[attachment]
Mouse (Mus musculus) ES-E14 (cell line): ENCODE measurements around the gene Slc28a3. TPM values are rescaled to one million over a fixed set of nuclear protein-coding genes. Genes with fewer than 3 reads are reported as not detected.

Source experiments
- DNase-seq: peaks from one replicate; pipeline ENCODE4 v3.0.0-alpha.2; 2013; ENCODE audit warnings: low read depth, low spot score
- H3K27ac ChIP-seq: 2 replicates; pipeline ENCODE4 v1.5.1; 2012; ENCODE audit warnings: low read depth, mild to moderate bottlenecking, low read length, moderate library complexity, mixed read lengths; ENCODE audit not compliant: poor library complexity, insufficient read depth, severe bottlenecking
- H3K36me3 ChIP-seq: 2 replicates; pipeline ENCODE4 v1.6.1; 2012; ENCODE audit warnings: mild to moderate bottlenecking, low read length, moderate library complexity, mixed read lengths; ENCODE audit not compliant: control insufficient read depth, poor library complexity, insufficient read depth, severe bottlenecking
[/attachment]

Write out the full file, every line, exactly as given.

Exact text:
Mouse (Mus musculus) ES-E14 (cell line): ENCODE measurements around the gene Slc28a3. TPM values are rescaled to one million over a fixed set of nuclear protein-coding genes. Genes with fewer than 3 reads are reported as not detected.

Source experiments
- DNase-seq: peaks from one replicate; pipeline ENCODE4 v3.0.0-alpha.2; 2013; ENCODE audit warnings: low read depth, low spot score
- H3K27ac ChIP-seq: 2 replicates; pipeline ENCODE4 v1.5.1; 2012; ENCODE audit warnings: low read depth, mild to moderate bottlenecking, low read length, moderate library complexity, mixed read lengths; ENCODE audit not compliant: poor library complexity, insufficient read depth, severe bottlenecking
- H3K36me3 ChIP-seq: 2 replicates; pipeline ENCODE4 v1.6.1; 2012; ENCODE audit warnings: mild to moderate bottlenecking, low read length, moderate library complexity, mixed read lengths; ENCODE audit not compliant: control insufficient read depth, poor library complexity, insufficient read depth, severe bottlenecking